Main courses were served promptly and I had opted for the whiting fillet. This was well-presented and the fish itself was beautifully cooked with a smoky flavour. However, the accompanying ham hock was not very generously portioned and a little fatty in places and the parsley sauce (which due to it's lack of viscosity could not really be described as a sauce), drowned the peas and robbed the cubed new-potatoes of their intended crispiness. It was a shame as the flavours married well, providing a desirable contrast between the light, fresh taste of the veg and the indulgent buttery richness of the 'sauce'. Yet, the whole dish was just too soggy which suppressed the otherwise appealing ingredients. Unfortunately, other diners had a similar problem; one member of our party had to send her fish cake back to be (for want of a better word) drained, as the accompanying salad had obviously been dressed a little too liberally – not a great accompaniment to what should have been a crunchy breadcrumb finish. Those who chose from the à la carte menu also selected side-dishes which in all honesty were required in order to pad out fairly stingy main courses. In light of this, it was reported that although the new-potatoes were buttery and firm, the French Fries were a little dry and very salty! The winner of the evening was the slow braised Beef Provencal with pilaf rice – those who favoured this agreed that the meat was tender and the dish wonderfully flavoursome overall, (in fact, the only criticism here was that there just wasn't enough of it!)
Fish Cake - £12
Beef Provencal - DwW Menu

Whiting Fillet - DwW Menu

With the majority of us left less than satisfied by our main courses, it was such a relief to unanimously agree that the dessert course constituted a very different experience. The hot chocolate mousse with pistachio ice cream, (a popular choice for our table) had been perfectly executed so that it arrived piping hot, yet with the scoop of ice cream un-melted and intact in the centre. The mousse was just gorgeous with a rich, chocolaty flavour that was enhanced by it's warmth and an indulgent texture - heavier than you would expect mousse to be but not to its detriment as this really was the highlight of the evening. Others had opted for the lemon posset and pistachio soufflé which were also well-received.
Pistachio Soufflé- £5.50

Hot Chocolate Mousse - DwW Menu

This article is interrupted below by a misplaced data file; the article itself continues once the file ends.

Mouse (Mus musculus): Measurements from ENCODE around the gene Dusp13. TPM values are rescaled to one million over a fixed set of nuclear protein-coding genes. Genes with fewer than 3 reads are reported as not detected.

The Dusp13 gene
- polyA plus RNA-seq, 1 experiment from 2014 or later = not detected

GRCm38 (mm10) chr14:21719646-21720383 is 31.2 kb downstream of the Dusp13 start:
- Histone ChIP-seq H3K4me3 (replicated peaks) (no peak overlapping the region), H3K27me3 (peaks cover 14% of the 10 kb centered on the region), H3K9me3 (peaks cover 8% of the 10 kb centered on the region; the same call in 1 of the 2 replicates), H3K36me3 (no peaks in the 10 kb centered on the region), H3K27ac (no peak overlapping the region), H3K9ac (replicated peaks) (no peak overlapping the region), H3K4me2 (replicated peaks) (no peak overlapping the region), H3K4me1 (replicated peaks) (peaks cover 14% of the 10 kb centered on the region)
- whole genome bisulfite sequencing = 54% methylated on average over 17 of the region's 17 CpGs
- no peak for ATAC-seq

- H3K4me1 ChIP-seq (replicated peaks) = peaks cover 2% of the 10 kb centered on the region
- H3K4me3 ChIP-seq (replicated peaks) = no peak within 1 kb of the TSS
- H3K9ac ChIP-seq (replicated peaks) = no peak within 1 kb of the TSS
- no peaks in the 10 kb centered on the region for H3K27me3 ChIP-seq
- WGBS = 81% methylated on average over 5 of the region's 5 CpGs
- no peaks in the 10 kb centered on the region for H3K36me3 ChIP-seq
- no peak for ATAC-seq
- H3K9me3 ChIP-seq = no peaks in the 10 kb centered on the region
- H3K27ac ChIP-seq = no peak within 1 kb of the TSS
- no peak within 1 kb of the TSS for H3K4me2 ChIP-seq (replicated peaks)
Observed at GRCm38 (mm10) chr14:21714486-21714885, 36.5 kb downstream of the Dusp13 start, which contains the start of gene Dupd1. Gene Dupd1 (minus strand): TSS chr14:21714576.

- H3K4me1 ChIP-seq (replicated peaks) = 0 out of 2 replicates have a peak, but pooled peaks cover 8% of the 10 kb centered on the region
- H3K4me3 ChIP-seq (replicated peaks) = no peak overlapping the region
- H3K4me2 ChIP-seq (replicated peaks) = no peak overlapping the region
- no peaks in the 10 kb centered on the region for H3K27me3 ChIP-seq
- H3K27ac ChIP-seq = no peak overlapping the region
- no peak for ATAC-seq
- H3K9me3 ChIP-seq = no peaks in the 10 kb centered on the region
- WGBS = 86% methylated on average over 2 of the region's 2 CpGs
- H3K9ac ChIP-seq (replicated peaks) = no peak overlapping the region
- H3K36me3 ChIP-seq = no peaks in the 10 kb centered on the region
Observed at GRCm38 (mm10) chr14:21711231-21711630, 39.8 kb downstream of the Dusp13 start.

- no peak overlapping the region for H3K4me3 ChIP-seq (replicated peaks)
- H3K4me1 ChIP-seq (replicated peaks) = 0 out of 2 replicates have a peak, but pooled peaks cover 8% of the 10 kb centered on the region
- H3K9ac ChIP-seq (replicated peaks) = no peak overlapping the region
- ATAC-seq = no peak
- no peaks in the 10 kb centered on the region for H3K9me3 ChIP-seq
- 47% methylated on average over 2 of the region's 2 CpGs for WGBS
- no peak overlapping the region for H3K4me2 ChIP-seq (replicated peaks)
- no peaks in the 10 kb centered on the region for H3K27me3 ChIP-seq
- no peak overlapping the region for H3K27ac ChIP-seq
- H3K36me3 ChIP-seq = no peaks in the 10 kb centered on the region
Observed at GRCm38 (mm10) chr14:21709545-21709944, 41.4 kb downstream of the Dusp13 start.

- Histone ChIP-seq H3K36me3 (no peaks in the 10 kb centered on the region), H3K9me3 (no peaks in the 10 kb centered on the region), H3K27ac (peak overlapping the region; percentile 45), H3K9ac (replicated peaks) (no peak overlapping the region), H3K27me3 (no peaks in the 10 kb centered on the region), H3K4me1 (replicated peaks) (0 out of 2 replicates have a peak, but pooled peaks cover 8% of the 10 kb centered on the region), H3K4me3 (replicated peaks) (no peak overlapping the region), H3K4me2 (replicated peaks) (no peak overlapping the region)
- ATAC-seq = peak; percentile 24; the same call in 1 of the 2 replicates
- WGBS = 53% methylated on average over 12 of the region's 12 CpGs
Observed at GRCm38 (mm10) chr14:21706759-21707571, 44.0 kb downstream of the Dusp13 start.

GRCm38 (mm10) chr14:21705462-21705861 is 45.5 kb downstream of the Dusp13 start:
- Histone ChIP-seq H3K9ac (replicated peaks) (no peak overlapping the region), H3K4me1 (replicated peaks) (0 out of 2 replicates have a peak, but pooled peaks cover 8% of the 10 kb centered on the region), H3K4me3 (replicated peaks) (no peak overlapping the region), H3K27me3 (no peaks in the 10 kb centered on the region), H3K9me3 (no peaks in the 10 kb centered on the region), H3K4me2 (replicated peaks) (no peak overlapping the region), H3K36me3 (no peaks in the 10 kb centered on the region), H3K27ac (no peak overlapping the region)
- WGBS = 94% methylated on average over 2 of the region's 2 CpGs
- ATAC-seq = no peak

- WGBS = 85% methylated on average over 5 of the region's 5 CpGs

In conclusion, you can eat at Brasserie Blanc without a significant drain on your finances if you select dishes from the 'Dine with Wine' menu but if one were to deviate from this, it really is rather expensive, (especially as you have to fork out for side-dishes which really, should be served as standard alongside your main meal). Admittedly, there were some significant problems with the food itself which I would consider poor for a restaurant of this calibre – our visit resulted in a real mixed bag of reviews, indicating how 'hit and miss' our experience had been. Would I visit again?....Yes, but not in a hurry and only if I had enough money in my pocket to choose from the à la carte menu. Brasserie Blanc have got the atmosphere and the service spot-on so perhaps a little attention to the delivery of it's dishes is required in order to bring them to the standard of the other high-level attributes of this venue.

And now for the second opinion...
I asked a fellow diner to comment – she gave Brasserie Blanc 7/10 and in three words, chose to describe her experience as, 'a little disappointing'.

* http://www.brasserieblanc.com/

Sunday, 5 June 2011

Castellano's presents: 'All Things Pig...2' – The 'Sweakquel*'!

As soon as the familiar piggy flyers began to circulate, the Bristol 'foodie' Twitter network began to buzz – this could only mean one thing...the eagerly anticipated second 'All Things Pig' event, courtesy of local charcutier and chef, Vincent Castellano...

Date and Time: Saturday 4th June 2011, 19:00 for 19:30 start
Name of Event: Castellano's presents 'All Things Pig...2'*
Location: St. Aldhelm's Church, Bedminster, Bristol